4. Building sustainable systems: During outbreaks, coordination between non-government response actors and governments is often suboptimal. However, past outbreaks have demonstrated that as the response progresses into a more protracted phase, these coordination systems also mature. Transitioning from the acute phase of the COVID-19 pandemic requires coordination of mechanisms, strategies and policies and even individual programmes are reviewed and adapted with sustainability and system-level changes in mind. COVID-19 created a ‘shock’ to international health systems and at the same time has created an opportunity to build more resilient health systems in the long term. Resilient health systems would be able to identify, prevent or mitigate the spread of future outbreaks and reduce the impact of chronic health challenges like diarrhoeal disease. This article explains that responding to such a health system ‘shock’ requires improvements to health information systems, funding/financing mechanisms and the health workforce. Realising these changes requires advocacy to highlight gaps in the health system and develop policies and strategies to address them. Many COVID-19 programmes have also been ‘vertical’, meaning that they only prevent or treat COVID-19. At this point in the pandemic, it is key that programming shifts to be more ‘horizontal’, meaning that COVID-19 prevention activities are integrated within other ongoing aspects of health programming. This is more likely to lead to health-system strengthening and allows for the continued provision of health and hygiene services without interruption or any decrease in quality.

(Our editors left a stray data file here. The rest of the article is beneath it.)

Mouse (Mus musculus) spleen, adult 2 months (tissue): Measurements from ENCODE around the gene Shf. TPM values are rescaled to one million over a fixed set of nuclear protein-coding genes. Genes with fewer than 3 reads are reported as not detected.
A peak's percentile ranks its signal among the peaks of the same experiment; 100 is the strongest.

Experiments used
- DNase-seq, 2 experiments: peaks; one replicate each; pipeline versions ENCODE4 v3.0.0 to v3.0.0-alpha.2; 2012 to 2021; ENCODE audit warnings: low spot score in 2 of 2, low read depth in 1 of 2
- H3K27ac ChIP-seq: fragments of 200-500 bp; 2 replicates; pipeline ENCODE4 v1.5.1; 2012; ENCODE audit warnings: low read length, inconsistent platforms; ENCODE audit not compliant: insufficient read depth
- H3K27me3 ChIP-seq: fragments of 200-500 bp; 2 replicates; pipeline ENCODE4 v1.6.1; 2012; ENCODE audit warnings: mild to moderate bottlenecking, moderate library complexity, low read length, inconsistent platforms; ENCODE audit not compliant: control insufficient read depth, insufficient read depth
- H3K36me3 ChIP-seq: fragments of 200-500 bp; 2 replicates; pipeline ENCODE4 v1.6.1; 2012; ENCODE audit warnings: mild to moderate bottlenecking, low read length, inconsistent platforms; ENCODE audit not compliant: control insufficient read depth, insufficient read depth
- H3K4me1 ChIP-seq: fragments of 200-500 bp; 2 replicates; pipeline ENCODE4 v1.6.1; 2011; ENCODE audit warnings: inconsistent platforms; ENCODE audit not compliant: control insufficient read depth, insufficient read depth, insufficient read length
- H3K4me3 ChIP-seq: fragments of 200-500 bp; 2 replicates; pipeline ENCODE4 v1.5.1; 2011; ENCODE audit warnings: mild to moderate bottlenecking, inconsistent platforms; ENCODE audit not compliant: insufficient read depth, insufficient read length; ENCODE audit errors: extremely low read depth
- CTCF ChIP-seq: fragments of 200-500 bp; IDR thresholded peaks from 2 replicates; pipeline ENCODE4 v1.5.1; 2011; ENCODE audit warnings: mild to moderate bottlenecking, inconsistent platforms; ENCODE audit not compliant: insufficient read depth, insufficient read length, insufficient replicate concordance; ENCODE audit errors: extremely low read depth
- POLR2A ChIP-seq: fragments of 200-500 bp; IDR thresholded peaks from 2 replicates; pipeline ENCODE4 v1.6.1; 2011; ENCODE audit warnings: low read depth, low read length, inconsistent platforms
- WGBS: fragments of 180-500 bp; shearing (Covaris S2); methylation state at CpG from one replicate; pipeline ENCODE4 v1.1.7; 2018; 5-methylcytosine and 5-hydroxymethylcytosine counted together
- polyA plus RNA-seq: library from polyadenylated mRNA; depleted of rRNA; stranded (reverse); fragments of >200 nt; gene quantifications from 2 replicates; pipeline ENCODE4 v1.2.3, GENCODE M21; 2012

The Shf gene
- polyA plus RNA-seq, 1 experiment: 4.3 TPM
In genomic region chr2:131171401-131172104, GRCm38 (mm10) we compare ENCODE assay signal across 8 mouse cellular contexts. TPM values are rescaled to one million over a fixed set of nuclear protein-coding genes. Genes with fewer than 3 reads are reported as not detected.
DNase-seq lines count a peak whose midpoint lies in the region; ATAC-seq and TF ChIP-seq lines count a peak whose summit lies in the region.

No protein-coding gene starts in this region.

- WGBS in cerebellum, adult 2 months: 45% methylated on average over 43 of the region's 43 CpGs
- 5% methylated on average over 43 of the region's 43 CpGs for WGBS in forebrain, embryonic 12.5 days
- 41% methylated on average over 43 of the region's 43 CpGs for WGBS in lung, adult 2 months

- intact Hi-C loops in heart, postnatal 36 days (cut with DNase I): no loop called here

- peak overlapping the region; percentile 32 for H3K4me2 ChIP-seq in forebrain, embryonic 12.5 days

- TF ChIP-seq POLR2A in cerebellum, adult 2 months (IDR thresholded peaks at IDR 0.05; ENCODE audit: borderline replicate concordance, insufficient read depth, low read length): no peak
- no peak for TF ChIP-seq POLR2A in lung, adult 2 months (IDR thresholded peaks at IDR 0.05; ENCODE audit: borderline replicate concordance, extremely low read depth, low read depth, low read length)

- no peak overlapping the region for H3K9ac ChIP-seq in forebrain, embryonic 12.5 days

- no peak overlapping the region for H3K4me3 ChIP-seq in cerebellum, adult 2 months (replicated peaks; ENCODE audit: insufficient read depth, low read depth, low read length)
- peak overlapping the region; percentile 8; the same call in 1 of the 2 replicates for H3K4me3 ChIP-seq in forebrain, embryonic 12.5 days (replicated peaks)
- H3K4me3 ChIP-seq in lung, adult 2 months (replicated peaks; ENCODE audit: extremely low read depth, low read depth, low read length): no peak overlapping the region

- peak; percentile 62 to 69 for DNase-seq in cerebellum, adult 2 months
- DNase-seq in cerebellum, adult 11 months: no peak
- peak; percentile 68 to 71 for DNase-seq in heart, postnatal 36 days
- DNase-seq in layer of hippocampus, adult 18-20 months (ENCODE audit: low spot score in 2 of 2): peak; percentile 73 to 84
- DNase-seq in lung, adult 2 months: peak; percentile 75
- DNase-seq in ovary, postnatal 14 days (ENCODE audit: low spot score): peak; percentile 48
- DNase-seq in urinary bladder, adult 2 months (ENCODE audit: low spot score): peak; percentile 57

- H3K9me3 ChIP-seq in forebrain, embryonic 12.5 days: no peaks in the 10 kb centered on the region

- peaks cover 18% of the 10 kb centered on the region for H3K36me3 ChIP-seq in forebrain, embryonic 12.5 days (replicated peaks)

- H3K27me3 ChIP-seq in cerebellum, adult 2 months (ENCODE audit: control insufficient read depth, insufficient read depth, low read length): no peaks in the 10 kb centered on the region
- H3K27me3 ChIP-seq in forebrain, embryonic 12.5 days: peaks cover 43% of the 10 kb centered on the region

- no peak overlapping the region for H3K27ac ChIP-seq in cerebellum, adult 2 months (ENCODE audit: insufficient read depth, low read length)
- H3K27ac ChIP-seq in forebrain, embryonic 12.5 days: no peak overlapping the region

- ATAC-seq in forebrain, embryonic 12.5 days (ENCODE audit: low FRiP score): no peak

How can organisations build sustainability mechanisms into current COVID-19 programmes?
When implementing hygiene behaviour change programmes, it is important to understand that it is a process rather than a one-time event. Short-term projects are unlikely to lead to sustainability, so instead it is worth creating and investing in long-term strategies. Here are some recommendations to help sustain programme management of current COVID-19 programmes:
Integrate current work with other sectors: Increased inter-sectoral collaboration can lead to an increased impact on a shared target population. COVID-19 is affecting people in numerous ways beyond their physical health, whether it be their mental health, education, nutrition or livelihood. Designing, or adapting your program to address multiple challenges and integrating your response with other sectors can provide a more comprehensive system to support the population and make health and hygiene components more feasible and acceptable. A systematic review that looked at which factors facilitated programme sustainability identified having partnerships with various stakeholders as being important in ensuring the sustainability of a health programme.
Design programmes to complement and in turn, shape government strategies: Government-led initiatives are more likely to be sustained if they have the support of outside organisations. When organisations work alongside the government in implementing programmes, it is also more likely that the government will see the value in continuing the programme and their commitment to it. An example of a successful government-NGO collaboration is tuberculosis control in Bangladesh where greater coverage and access to necessary services was achieved. In southern Africa, programmes for orphans and vulnerable children were sustained in part due to the collaboration between the government and NGOs.
Involve new actors: Building partnerships between the public and private sector, as well as other actors such as the media or universities, can help maintain support and progress of your programme. They also may be able to provide more resources, drive innovation and take on responsibilities. Involving new partners can require steep learning curves, and it is helpful to share a common goal but keep each actor’s roles and responsibilities clear.